3. Ijtihad f i’l-Masa il, authority in cases which have not been decided by the authors of the four systems of jurisprudence.
The first is called a complete and absolute authority, the second relative, the third special.

(1.) Ijtihad f i ‘sh-Shar’
Absolute independence in legislation is the gift of God. He to whom it is given when seeking to discover the meaning of the Divine Law is not bound to follow any other teacher. He can use his own judgment. This gift was bestowed on the jurisconsults of the first, and to some of the second and third centuries. The Companions, however, who were closely connected with the Prophet, having transmitted immediately to their posterity the treasure of legislation, are looked upon as Mujtahidun of much higher authority than those of the second and third centuries. Thus Abu Hanifah says: “That which comes to us from the Companions is on our head and eyes (i.e. to be received with respect); as to that which comes from the Tabi’un, they are men and we are men.”
Since the time of the Tabi’un this degree of Mujtahid has only been conferred on the six great Imams before mentioned. Theoretically any Muslim can attain to this degree, but it is one of the principles of jurisprudence that the confirmation of this rank is dependent on many conditions, and so no one now gains the honor. These conditions are: –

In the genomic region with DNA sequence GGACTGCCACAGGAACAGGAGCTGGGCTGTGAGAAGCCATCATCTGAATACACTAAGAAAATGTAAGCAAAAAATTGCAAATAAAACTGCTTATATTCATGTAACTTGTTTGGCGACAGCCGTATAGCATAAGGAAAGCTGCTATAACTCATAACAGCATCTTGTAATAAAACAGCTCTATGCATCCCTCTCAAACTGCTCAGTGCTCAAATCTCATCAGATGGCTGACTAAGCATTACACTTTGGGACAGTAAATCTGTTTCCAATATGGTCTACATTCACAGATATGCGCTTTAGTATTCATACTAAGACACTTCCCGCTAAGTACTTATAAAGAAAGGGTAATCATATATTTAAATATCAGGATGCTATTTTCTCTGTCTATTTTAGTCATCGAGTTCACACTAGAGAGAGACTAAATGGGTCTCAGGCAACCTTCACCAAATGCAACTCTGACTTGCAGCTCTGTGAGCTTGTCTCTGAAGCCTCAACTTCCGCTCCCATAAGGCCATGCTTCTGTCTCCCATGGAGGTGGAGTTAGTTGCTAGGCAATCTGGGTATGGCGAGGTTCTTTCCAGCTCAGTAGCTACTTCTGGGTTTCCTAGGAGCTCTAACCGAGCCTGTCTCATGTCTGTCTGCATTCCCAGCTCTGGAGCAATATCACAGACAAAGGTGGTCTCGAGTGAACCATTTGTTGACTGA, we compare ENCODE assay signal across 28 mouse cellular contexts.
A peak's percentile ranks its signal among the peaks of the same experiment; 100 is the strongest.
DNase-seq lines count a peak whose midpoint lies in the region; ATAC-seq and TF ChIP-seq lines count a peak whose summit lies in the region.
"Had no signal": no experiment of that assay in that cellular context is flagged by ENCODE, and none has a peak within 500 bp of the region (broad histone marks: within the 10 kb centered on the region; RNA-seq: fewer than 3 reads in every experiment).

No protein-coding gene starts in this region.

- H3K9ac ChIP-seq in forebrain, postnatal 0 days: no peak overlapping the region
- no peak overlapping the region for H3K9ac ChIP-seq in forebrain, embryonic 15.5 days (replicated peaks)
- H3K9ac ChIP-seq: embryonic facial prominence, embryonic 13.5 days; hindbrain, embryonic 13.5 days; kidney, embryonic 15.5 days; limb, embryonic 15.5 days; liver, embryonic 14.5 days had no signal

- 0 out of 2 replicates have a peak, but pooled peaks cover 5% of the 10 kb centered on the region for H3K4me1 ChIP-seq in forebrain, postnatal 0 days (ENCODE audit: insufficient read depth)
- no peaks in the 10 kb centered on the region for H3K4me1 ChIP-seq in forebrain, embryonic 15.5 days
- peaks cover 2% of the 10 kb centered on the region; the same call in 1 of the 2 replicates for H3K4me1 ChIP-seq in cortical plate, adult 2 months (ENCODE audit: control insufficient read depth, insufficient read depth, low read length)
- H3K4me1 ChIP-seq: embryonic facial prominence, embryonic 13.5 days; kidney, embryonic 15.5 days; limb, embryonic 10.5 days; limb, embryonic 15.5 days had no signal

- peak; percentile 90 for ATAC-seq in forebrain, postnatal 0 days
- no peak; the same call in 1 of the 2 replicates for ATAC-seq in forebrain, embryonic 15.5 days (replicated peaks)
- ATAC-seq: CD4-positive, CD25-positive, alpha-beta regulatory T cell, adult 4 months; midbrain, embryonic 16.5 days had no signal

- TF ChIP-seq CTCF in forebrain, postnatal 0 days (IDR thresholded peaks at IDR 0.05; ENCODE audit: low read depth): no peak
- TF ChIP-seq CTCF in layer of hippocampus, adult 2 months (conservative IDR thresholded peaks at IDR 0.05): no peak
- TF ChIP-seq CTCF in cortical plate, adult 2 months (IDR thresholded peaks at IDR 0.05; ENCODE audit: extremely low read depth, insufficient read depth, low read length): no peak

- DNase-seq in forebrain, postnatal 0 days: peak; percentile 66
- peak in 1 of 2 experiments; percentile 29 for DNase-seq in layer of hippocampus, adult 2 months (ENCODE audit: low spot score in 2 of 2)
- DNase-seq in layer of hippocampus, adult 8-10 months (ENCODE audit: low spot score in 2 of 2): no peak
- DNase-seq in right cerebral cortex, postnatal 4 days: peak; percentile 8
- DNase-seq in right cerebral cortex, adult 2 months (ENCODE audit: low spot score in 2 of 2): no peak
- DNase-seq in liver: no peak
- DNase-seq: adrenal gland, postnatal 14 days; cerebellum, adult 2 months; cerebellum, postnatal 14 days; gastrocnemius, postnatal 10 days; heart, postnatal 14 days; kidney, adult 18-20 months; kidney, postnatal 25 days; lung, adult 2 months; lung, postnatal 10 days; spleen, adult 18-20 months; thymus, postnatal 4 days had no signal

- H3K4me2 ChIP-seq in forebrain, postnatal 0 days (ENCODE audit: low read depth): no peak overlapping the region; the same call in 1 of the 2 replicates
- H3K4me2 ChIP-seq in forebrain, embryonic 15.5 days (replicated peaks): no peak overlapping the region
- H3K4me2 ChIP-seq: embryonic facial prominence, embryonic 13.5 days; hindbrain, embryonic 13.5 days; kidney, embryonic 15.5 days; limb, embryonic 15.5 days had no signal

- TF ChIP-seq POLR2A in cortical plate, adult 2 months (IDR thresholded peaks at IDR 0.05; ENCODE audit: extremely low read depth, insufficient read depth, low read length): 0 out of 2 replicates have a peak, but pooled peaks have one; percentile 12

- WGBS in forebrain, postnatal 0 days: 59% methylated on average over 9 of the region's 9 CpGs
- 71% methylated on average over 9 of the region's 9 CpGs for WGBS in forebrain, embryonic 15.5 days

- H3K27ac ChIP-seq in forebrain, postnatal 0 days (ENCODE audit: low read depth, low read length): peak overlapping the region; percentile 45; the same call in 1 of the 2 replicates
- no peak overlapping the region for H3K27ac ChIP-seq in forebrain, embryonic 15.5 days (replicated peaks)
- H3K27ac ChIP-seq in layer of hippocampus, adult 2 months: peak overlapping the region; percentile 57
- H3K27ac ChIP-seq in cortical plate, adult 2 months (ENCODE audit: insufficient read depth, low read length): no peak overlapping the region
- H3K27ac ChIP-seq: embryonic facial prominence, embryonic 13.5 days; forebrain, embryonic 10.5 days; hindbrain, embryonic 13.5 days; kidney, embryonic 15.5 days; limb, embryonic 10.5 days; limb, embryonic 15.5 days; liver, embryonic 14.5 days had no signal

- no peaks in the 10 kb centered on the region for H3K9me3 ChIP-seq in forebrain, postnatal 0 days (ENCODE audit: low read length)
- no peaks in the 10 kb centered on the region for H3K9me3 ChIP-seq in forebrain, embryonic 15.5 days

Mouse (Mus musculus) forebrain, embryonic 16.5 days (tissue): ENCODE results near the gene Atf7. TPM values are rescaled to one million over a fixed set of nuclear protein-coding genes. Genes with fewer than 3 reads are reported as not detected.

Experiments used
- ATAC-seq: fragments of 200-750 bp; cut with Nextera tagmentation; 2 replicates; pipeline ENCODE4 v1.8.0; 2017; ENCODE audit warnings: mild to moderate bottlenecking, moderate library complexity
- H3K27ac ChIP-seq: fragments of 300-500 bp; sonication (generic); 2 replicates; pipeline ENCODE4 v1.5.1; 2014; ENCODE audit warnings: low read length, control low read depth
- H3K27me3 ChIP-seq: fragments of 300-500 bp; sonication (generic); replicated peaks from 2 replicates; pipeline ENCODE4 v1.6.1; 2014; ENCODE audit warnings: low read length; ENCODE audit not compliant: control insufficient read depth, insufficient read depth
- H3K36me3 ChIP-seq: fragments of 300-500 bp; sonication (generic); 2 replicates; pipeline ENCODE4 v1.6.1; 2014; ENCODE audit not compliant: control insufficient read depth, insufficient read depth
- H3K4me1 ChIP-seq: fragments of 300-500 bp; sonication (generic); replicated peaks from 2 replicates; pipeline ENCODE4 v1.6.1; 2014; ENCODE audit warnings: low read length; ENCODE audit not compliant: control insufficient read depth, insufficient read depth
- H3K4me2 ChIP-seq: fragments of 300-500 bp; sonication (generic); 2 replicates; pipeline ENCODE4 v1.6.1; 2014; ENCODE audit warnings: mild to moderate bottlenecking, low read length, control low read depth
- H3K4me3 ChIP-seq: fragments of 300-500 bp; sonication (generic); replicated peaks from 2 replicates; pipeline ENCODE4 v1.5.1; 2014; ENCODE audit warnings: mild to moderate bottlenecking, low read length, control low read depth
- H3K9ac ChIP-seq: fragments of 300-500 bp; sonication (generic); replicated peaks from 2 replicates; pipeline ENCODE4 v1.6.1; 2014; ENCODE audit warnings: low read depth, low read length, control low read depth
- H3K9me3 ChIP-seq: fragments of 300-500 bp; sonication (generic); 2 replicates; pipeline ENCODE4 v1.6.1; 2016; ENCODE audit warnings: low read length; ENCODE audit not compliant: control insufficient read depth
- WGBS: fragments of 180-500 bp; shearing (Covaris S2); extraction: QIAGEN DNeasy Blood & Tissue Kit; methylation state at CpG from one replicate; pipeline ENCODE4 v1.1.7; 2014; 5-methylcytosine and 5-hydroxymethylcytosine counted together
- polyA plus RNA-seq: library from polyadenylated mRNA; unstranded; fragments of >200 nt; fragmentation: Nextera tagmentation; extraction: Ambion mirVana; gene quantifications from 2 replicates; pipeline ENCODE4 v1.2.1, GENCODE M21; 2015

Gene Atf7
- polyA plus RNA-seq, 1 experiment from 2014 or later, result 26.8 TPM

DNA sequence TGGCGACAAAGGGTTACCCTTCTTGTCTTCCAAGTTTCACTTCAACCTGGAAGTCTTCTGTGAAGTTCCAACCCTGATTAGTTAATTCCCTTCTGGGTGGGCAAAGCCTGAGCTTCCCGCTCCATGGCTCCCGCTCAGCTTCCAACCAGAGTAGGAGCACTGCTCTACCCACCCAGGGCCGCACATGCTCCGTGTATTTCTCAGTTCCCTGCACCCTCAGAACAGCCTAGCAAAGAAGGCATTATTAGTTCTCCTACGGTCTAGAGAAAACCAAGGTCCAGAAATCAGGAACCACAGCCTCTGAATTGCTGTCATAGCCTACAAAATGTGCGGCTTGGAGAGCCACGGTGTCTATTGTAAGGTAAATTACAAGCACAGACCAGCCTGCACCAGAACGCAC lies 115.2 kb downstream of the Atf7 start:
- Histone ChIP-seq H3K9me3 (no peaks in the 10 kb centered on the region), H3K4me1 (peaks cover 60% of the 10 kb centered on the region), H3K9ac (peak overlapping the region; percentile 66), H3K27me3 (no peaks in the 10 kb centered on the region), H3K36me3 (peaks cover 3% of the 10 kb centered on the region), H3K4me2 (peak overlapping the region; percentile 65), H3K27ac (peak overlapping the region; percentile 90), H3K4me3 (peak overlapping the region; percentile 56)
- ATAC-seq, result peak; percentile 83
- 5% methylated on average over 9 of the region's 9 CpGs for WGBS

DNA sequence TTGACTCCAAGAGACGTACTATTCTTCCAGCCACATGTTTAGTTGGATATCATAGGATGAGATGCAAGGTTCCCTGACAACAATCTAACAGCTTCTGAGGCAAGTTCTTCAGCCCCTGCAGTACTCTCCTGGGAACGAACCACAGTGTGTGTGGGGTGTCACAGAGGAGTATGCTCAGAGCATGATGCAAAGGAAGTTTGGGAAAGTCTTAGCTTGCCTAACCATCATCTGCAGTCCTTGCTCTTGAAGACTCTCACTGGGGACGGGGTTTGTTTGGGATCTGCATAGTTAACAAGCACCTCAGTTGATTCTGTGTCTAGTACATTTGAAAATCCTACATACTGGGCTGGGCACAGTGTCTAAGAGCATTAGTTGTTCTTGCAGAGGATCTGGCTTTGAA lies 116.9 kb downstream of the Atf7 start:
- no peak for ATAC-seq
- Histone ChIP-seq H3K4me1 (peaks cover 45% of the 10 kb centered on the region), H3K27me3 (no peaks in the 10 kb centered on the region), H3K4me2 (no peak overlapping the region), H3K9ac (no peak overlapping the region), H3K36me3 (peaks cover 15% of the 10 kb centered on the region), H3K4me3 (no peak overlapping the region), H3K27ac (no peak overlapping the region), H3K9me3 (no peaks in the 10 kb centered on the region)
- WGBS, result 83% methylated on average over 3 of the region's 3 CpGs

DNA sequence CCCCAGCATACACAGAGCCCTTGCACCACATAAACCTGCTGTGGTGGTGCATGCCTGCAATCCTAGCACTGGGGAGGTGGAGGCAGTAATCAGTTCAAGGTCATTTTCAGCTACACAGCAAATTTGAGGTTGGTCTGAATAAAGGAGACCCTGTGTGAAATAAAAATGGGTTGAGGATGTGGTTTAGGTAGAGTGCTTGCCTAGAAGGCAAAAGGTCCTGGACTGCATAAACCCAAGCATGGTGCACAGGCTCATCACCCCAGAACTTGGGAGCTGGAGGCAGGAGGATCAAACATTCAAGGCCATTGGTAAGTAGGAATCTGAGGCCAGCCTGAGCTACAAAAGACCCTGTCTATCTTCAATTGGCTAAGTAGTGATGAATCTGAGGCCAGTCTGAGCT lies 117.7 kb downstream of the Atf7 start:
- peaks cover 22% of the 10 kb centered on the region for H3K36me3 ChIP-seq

1. The knowledge of the Qur’an and all that is related to it; that is to say, a complete knowledge of Arabic literature, a profound acquaintance with the orders of the Qur’an and all they sub-divisions, their relationship to each other and their connection with the orders of the Sunnah. The candidate should know when and why each verse of the Qur’an was written, he should have a perfect acquaintance with the literal meaning of the words, the speciality or generality of each clause, the abrogating and abrogated sentences. He should be able to make clear the meaning of the “obscure” passages (Mutashabih), to discriminate between the literal and the allegorical, the universal and the particular.
2. He must know the Qur’an by heart with all the Traditions, or at least of three thousand of them.
3. He must have a perfect knowledge of the Traditions, or at least of three thousand of them.
He must know their source, history, object, and their connection with the laws of the Qur’an. He should know by heart the most important Traditions.
4. A pious and austere life.
5. A profound knowledge of all the sciences of the Law.
Should anyone now aspire to such a degree another condition would be added, viz.:-
6. A complete knowledge of the four schools of jurisprudence.